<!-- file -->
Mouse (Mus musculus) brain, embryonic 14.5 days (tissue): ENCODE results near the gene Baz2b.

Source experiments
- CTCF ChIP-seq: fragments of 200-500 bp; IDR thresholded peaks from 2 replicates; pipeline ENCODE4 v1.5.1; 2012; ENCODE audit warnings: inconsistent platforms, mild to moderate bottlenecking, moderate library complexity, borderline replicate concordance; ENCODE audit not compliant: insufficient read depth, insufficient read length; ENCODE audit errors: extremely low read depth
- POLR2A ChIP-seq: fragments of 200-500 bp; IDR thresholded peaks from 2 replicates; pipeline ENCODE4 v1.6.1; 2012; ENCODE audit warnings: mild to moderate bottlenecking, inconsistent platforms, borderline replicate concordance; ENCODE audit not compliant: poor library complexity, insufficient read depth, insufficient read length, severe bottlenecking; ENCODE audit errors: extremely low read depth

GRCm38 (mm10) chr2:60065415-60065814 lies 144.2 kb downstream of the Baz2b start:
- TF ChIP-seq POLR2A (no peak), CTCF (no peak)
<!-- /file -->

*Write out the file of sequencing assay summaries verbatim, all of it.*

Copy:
Mouse (Mus musculus) brain, embryonic 14.5 days (tissue): ENCODE results near the gene Baz2b.

Source experiments
- CTCF ChIP-seq: fragments of 200-500 bp; IDR thresholded peaks from 2 replicates; pipeline ENCODE4 v1.5.1; 2012; ENCODE audit warnings: inconsistent platforms, mild to moderate bottlenecking, moderate library complexity, borderline replicate concordance; ENCODE audit not compliant: insufficient read depth, insufficient read length; ENCODE audit errors: extremely low read depth
- POLR2A ChIP-seq: fragments of 200-500 bp; IDR thresholded peaks from 2 replicates; pipeline ENCODE4 v1.6.1; 2012; ENCODE audit warnings: mild to moderate bottlenecking, inconsistent platforms, borderline replicate concordance; ENCODE audit not compliant: poor library complexity, insufficient read depth, insufficient read length, severe bottlenecking; ENCODE audit errors: extremely low read depth

GRCm38 (mm10) chr2:60065415-60065814 lies 144.2 kb downstream of the Baz2b start:
- TF ChIP-seq POLR2A (no peak), CTCF (no peak)